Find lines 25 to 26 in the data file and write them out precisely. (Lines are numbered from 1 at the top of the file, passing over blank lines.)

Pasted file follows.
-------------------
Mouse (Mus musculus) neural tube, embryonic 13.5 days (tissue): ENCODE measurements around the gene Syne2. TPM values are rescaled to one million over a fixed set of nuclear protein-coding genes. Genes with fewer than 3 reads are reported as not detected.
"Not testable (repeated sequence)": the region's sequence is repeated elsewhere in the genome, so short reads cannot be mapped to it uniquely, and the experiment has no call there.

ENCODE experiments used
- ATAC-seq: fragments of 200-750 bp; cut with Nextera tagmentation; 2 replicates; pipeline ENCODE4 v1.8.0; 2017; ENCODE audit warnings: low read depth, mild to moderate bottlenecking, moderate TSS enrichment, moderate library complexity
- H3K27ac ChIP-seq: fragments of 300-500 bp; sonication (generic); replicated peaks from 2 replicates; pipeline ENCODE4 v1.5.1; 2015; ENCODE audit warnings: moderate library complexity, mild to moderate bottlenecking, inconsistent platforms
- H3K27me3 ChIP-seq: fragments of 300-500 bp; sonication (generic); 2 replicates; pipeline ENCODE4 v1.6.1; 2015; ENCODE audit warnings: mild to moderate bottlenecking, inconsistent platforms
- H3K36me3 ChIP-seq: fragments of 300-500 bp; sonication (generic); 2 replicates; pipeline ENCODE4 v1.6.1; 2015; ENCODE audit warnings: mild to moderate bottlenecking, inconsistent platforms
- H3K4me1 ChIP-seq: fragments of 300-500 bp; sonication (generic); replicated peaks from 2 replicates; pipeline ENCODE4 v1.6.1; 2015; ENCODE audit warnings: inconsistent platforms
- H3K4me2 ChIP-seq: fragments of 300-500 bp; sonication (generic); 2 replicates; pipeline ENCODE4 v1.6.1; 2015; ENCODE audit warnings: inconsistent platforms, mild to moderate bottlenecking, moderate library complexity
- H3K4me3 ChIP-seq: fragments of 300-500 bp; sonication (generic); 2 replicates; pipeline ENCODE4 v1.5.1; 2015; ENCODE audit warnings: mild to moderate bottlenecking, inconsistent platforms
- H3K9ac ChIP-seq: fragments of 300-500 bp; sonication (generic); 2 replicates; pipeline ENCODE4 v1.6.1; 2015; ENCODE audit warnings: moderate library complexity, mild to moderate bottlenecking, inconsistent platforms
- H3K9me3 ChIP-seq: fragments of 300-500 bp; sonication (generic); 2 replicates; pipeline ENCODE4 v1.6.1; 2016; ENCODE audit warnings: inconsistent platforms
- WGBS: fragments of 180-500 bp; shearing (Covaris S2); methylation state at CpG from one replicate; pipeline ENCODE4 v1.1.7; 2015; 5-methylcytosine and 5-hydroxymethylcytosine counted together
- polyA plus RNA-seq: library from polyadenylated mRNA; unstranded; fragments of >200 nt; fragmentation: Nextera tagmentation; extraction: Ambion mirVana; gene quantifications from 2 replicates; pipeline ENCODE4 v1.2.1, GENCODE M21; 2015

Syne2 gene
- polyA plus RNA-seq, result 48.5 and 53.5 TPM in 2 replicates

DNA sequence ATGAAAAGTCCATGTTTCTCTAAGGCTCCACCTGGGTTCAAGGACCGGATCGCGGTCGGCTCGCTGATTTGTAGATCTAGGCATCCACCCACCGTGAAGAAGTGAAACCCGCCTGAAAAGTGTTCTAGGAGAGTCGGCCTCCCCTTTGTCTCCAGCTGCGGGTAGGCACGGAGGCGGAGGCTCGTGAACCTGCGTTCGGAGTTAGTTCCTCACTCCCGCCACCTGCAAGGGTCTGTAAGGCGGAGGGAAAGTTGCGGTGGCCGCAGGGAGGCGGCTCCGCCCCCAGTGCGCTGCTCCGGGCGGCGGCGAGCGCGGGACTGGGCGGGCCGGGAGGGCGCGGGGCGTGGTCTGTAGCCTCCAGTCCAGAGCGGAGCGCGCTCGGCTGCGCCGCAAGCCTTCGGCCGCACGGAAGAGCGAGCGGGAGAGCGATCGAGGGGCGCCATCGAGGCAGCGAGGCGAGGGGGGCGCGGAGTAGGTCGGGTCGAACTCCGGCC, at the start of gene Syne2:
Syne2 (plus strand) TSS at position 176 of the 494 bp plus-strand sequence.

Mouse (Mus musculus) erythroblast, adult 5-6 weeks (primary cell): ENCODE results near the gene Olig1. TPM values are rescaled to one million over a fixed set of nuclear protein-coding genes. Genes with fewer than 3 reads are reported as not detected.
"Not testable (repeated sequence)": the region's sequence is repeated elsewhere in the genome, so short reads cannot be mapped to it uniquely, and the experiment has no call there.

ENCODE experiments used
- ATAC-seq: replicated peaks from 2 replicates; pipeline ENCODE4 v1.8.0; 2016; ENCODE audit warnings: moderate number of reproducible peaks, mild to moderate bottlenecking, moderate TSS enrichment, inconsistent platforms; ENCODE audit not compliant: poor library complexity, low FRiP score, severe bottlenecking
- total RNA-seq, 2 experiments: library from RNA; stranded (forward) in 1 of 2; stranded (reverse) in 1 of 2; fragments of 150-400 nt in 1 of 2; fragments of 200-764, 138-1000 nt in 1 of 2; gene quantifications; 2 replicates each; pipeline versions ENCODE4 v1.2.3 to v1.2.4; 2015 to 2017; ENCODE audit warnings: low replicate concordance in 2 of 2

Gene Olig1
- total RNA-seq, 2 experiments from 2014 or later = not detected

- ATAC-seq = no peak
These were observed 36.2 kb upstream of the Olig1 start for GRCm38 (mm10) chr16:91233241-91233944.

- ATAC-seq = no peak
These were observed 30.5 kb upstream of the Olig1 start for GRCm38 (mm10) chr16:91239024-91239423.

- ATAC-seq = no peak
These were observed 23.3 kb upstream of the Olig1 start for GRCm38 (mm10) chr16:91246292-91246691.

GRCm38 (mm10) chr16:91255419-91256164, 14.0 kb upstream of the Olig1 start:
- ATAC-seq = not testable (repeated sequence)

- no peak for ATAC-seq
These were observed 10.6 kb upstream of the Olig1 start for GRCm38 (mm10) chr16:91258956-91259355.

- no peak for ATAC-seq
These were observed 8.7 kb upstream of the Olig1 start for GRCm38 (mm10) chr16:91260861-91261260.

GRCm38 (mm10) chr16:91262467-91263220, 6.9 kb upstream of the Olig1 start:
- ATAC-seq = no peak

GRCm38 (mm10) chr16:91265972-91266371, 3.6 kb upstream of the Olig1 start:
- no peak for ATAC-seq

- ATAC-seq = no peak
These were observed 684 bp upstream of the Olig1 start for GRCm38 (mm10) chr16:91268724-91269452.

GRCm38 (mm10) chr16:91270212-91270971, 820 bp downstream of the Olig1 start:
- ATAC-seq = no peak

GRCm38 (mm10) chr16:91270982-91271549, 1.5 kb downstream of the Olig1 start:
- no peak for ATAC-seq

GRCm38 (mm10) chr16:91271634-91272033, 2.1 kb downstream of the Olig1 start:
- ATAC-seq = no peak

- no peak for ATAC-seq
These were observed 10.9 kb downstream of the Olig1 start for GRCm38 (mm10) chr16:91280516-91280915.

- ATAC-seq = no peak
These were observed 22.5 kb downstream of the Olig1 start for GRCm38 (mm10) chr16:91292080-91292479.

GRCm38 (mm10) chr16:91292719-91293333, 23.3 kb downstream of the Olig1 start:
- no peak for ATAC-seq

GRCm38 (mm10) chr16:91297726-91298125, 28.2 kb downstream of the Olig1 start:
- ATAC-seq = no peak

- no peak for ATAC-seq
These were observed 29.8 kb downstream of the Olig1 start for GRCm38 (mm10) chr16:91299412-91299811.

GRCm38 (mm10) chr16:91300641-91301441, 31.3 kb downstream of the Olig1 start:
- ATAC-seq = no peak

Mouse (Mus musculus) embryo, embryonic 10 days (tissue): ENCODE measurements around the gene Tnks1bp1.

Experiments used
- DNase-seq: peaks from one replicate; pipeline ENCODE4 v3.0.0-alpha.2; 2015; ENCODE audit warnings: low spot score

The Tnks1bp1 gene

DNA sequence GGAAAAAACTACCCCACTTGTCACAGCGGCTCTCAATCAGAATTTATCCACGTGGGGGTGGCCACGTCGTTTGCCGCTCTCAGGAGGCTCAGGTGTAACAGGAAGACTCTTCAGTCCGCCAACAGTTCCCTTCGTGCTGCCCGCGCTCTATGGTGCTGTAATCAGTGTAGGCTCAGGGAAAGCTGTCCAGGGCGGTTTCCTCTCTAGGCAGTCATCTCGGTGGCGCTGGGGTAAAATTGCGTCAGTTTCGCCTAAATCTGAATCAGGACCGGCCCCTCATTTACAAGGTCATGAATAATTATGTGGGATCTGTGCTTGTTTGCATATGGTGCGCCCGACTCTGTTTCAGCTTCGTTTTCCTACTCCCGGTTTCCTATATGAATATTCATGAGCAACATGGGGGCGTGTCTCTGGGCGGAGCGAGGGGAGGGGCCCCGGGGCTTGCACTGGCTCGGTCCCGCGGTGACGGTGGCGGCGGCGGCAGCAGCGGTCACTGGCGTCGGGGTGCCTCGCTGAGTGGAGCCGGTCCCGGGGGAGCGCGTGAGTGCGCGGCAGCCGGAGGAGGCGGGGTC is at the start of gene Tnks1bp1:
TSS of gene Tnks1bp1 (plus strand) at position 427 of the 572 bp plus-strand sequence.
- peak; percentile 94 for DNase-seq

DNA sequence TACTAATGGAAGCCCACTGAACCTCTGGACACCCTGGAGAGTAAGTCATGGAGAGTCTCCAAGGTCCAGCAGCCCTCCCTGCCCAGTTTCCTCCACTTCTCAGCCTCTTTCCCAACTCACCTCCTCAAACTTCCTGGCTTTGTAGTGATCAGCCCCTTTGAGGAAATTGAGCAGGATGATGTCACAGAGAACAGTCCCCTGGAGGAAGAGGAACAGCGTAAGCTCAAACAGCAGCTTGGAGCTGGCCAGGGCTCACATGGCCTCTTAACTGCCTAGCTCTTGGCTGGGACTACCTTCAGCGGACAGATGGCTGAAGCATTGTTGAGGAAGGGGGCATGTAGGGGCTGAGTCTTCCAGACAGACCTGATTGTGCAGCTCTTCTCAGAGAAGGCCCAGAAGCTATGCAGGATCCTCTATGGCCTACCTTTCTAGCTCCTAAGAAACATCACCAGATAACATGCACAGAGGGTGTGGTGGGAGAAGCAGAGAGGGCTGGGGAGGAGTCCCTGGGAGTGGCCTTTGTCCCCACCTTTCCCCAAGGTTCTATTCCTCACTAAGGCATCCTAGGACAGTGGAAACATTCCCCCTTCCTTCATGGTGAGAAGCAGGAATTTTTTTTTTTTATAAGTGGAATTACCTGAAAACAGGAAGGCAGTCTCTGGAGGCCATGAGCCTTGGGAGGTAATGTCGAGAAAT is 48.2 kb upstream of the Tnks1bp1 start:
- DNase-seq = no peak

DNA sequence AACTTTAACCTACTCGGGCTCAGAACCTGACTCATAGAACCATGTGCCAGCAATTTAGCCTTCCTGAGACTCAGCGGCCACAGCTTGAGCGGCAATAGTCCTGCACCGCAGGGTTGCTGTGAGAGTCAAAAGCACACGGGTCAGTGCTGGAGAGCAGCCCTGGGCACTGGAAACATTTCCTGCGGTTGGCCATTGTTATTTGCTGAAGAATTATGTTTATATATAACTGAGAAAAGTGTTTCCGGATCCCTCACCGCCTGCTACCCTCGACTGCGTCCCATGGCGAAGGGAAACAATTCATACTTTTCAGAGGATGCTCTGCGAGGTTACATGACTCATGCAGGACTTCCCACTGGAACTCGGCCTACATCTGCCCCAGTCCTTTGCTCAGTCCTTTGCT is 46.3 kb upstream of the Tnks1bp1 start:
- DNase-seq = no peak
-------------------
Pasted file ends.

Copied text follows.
- total RNA-seq, 2 experiments from 2014 or later = not detected

- ATAC-seq = no peak